BEIJING: China’s parents are starting to embrace the notion of having more than one child, a development which may require brands to reconsider some aspects of their current marketing approach, new research suggests.

Figures from the National Health and Family Planning Commission have indicated that around six in ten births in the first five months of 2017 involved a second child.

This follows an extension of the government’s second child policy in early 2016 to permit all couples to have two children (previously this dispensation was limited to those couples were one parent was an only child).

And many of these second-time mothers are over 35, the All-China Women’s Federation reported, numbering around 3m.

"Surveys show that many couples from the generation born in the 1970s, who were hesitant about having a second child during the initial period when the universal second-child policy was adopted, are now hurrying to give birth to a second child so they won't miss that last chance," said Ma Xiaowei, a vice-minister of the Commission.

Separate research from GroupM China, which surveyed 2,209 women of child-bearing age for its 2017 Mother and Child Report, found that that 46% who already had a child were considering having a second.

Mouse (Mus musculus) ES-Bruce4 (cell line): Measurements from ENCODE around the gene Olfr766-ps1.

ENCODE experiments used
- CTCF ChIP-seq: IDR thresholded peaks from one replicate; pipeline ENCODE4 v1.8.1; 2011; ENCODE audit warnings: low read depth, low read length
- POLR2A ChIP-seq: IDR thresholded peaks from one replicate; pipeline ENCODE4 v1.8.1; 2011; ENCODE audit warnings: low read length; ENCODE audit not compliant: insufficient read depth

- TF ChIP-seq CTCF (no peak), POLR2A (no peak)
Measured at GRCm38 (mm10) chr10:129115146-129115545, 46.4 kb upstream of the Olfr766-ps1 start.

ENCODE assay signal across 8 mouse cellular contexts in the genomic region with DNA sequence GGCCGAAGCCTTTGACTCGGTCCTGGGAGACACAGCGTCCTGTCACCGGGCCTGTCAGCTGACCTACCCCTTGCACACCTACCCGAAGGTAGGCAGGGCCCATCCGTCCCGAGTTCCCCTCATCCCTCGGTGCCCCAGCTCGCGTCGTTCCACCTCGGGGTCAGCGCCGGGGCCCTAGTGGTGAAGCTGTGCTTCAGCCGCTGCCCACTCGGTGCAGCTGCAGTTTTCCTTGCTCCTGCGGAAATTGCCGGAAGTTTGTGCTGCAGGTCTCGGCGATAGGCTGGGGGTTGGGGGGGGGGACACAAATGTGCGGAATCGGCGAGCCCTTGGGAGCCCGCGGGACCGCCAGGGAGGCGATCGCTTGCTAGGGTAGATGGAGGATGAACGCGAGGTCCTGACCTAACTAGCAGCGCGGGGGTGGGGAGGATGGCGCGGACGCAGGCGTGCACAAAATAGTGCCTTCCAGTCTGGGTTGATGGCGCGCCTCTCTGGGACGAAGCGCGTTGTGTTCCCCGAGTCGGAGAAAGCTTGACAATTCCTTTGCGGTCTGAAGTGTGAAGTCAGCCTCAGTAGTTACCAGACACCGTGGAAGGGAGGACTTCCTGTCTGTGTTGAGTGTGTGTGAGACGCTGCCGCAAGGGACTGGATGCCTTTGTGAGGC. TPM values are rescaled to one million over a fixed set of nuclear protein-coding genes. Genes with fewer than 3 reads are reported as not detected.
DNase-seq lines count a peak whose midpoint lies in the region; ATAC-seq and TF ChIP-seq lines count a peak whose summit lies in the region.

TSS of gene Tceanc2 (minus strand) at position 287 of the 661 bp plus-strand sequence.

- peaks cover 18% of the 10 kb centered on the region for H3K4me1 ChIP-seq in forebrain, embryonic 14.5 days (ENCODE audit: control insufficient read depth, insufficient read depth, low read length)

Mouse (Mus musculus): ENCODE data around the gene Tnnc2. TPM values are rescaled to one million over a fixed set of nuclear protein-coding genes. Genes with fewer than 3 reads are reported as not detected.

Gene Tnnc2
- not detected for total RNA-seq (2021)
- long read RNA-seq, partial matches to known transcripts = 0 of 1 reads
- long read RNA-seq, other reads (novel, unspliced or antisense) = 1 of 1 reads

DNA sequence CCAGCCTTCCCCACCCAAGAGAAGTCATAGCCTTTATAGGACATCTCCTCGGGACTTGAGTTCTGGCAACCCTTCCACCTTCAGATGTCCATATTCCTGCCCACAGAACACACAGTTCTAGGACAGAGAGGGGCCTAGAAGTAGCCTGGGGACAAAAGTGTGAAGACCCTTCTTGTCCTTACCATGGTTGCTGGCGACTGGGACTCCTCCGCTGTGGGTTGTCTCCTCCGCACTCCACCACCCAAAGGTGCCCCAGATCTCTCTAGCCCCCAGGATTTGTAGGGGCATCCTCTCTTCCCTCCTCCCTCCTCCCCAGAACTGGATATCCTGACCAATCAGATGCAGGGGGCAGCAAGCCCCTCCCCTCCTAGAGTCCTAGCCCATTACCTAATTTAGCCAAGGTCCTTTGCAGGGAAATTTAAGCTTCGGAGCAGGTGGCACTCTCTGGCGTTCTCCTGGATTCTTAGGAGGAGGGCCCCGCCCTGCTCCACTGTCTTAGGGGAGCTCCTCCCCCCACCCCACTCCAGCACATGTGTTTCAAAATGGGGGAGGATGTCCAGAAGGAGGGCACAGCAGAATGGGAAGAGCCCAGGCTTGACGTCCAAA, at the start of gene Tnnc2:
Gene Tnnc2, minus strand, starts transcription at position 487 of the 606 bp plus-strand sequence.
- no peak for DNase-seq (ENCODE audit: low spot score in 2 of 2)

While an increase in births – the total was up 7.8% in the first five months of 2017 – will lead to an increase in sales of baby products, GroupM noted that second-time mothers would have different spending habits to new mothers.

They are less likely to be influenced by marketing as their purchasing behaviour has already been shaped by previous brand experiences, Campaign Asia-Pacific reported. And they are more open to using second-hand products, particularly baby strollers and toys.

Mobile is a vital channel for reaching any mother – three quarters consumed media on mobile, compared to 12% on TV and 3.5% on desktop – but health concerns can affect the amount of time spent here.

Around one in three expectant mothers in the first trimester of their pregnancies indicated they would reduce screen time over concern for possible effects on the unborn child. That figure declined as the pregnancy progressed.

The ad format most favoured by respondents was articles with illustrations, which were almost twice as popular as videos (81.5% v 45.8%).

Data sourced from All-China Women’s Federation, Campaign Asia-Pacific; additional content by WARC staff